Included in the panel is a novel isogenic cell-model for a key human non-coding RNA gene-expression regulator called miRNA21, which is implicated in a wide range of cancers. This new cell-model will help researchers understand the effect of miRNA21 in patients and help explore this gene-regulator as a potential new target for therapeutic intervention.
The in-licensed lines will be added to Horizon’s rapidly expanding library (300+) of X-MANTM (gene X- Mutant And Normal) cell models, which are the world’s first source of genetically-defined and patient-relevant human cell lines. These X-MAN™ cell lines, which have been referred to as “patients-in-a-test-tube”, accurately model disease-causing mutations. This enables drug discovery researchers to understand how cancer manifests itself in real patients and identify the effect of individual mutations on drug activity, patient responsiveness and resistance. X-MAN cell lines are also being used to successfully predict which patient sub-groups will respond to currently-available and future drug treatments, helping to rationalize many aspects of drug development; and therefore the final cost of new personalized cancer therapies.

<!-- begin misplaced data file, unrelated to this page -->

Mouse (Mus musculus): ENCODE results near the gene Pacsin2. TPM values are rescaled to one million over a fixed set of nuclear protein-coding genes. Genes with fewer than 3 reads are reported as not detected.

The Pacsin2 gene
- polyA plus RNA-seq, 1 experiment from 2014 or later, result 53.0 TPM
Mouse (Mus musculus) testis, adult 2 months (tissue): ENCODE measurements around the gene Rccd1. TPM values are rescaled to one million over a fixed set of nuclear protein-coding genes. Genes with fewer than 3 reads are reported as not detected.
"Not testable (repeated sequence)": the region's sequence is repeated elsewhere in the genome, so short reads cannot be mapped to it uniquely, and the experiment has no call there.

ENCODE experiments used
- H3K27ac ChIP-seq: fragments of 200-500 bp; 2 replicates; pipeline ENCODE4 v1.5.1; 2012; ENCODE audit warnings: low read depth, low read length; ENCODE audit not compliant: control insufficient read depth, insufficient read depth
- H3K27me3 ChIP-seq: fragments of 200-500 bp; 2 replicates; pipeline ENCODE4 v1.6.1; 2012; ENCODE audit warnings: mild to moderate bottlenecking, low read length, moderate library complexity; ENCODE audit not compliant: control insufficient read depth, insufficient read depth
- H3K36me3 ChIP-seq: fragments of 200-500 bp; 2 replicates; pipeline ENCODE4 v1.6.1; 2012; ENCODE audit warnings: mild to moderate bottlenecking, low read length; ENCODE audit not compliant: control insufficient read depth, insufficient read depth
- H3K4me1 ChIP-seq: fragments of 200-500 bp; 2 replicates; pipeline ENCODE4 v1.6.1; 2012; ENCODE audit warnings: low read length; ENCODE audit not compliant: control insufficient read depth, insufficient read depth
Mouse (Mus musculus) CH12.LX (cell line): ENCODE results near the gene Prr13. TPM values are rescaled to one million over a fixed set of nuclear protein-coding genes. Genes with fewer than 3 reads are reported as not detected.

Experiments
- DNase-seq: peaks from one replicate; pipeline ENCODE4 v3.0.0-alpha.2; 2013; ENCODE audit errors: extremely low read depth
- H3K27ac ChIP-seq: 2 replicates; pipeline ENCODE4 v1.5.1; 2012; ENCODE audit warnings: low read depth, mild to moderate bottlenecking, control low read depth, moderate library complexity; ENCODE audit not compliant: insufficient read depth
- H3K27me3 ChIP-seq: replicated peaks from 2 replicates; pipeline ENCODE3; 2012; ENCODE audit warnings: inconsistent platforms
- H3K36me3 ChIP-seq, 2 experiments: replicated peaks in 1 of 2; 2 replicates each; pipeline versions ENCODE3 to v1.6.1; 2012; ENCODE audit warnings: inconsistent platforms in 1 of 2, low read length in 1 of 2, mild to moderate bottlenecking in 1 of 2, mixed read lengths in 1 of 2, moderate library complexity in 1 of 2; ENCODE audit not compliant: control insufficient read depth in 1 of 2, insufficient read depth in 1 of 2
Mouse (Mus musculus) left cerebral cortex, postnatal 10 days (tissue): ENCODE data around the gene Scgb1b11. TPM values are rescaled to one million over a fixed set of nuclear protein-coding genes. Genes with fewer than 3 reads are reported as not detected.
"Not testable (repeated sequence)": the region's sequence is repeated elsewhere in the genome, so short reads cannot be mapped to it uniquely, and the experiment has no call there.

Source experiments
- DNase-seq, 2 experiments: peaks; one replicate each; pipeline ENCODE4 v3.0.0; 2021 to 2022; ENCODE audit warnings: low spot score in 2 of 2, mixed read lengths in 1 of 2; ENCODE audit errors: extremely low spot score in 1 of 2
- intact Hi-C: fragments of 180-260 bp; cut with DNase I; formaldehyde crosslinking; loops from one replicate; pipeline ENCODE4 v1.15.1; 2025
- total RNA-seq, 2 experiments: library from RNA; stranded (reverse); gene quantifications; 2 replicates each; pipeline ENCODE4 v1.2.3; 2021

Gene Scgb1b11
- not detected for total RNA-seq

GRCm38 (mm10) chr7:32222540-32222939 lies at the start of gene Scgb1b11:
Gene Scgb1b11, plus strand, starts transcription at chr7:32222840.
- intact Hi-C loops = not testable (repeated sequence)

At the heart of the GENESIS platform is the use of rAAV vectors that have a unique and powerful property in performing accurate and efficient gene-editing functions in human cells by exploiting homologous recombination (HR). When harnessed using rAAV gene-editing vectors, HR allows the precise alteration of any DNA sequence, permitting the correction of genetic defects in gene therapy applications, or the accurate modeling of genetic diseases in human cells in vitro.
Dr. Chris Torrance, CSO and co-founder of Horizon said: “Increasingly, non-coding regions of the genome, far from being junk, are being found to have important regulatory roles in gene-expression and cell function. They potentially represent a new class of target for therapeutic intervention and Horizon is delighted to see that rAAV-mediated gene editing has now been applied by Drs. Yu and Zhang at Pitt to generate the first clean and stable knock-out model of miR-21. It is our hope that providing such models to the wide research community will speed up the discovery of new drugs to novel cancer targets such as this.”
Dr. Marc S. Malandro, Pitt’s Associate Vice Chancellor for Technology Management and Commercialization stated: “Using gene-editing technology, Drs. Yu and Zhang have made a valuable contribution to the understanding of miRNA function and the roles miRNAs play in tumorigenesis. These key insights may lead to the development of novel cancer therapies targeting miRNAs. Horizon’s license of the Pitt cell models will help to enable broad availability and use of these important tools for basic research and drug development.”
The license with Pitt is initially for five years and includes up-front fees and an ongoing royalty fees on product sales.